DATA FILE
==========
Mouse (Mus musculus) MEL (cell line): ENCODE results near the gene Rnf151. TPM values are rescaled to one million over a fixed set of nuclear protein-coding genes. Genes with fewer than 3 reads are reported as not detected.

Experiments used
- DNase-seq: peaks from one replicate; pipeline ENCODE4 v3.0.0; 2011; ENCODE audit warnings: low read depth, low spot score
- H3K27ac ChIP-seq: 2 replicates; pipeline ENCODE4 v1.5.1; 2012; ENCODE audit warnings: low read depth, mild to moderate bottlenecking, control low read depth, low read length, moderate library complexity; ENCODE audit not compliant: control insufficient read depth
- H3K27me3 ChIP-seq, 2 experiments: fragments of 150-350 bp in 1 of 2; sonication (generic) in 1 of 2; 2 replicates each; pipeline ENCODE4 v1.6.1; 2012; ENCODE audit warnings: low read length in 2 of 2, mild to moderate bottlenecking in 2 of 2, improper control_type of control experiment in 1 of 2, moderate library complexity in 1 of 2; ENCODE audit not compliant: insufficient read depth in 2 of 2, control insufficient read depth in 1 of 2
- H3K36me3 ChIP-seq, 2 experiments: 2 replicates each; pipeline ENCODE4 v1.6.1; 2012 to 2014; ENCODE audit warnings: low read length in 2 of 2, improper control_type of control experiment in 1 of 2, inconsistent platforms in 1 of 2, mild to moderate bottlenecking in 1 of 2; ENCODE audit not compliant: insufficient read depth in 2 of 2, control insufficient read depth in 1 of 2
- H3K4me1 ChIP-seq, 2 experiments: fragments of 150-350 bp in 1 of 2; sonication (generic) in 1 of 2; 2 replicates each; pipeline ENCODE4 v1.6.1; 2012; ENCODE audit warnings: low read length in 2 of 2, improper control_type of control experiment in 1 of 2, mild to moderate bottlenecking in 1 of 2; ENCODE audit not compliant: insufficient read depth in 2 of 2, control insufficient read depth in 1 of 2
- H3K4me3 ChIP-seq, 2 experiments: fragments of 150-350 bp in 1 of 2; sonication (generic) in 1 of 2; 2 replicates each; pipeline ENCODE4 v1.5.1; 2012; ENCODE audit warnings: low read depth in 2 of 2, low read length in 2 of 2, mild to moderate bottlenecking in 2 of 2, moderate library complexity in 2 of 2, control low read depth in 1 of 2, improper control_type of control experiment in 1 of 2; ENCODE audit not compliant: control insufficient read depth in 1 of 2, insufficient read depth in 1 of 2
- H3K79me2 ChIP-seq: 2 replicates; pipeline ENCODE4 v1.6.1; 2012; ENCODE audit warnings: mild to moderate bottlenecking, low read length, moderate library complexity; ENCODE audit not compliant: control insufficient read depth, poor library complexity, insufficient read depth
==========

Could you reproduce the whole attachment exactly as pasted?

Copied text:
Mouse (Mus musculus) MEL (cell line): ENCODE results near the gene Rnf151. TPM values are rescaled to one million over a fixed set of nuclear protein-coding genes. Genes with fewer than 3 reads are reported as not detected.

Experiments used
- DNase-seq: peaks from one replicate; pipeline ENCODE4 v3.0.0; 2011; ENCODE audit warnings: low read depth, low spot score
- H3K27ac ChIP-seq: 2 replicates; pipeline ENCODE4 v1.5.1; 2012; ENCODE audit warnings: low read depth, mild to moderate bottlenecking, control low read depth, low read length, moderate library complexity; ENCODE audit not compliant: control insufficient read depth
- H3K27me3 ChIP-seq, 2 experiments: fragments of 150-350 bp in 1 of 2; sonication (generic) in 1 of 2; 2 replicates each; pipeline ENCODE4 v1.6.1; 2012; ENCODE audit warnings: low read length in 2 of 2, mild to moderate bottlenecking in 2 of 2, improper control_type of control experiment in 1 of 2, moderate library complexity in 1 of 2; ENCODE audit not compliant: insufficient read depth in 2 of 2, control insufficient read depth in 1 of 2
- H3K36me3 ChIP-seq, 2 experiments: 2 replicates each; pipeline ENCODE4 v1.6.1; 2012 to 2014; ENCODE audit warnings: low read length in 2 of 2, improper control_type of control experiment in 1 of 2, inconsistent platforms in 1 of 2, mild to moderate bottlenecking in 1 of 2; ENCODE audit not compliant: insufficient read depth in 2 of 2, control insufficient read depth in 1 of 2
- H3K4me1 ChIP-seq, 2 experiments: fragments of 150-350 bp in 1 of 2; sonication (generic) in 1 of 2; 2 replicates each; pipeline ENCODE4 v1.6.1; 2012; ENCODE audit warnings: low read length in 2 of 2, improper control_type of control experiment in 1 of 2, mild to moderate bottlenecking in 1 of 2; ENCODE audit not compliant: insufficient read depth in 2 of 2, control insufficient read depth in 1 of 2
- H3K4me3 ChIP-seq, 2 experiments: fragments of 150-350 bp in 1 of 2; sonication (generic) in 1 of 2; 2 replicates each; pipeline ENCODE4 v1.5.1; 2012; ENCODE audit warnings: low read depth in 2 of 2, low read length in 2 of 2, mild to moderate bottlenecking in 2 of 2, moderate library complexity in 2 of 2, control low read depth in 1 of 2, improper control_type of control experiment in 1 of 2; ENCODE audit not compliant: control insufficient read depth in 1 of 2, insufficient read depth in 1 of 2
- H3K79me2 ChIP-seq: 2 replicates; pipeline ENCODE4 v1.6.1; 2012; ENCODE audit warnings: mild to moderate bottlenecking, low read length, moderate library complexity; ENCODE audit not compliant: control insufficient read depth, poor library complexity, insufficient read depth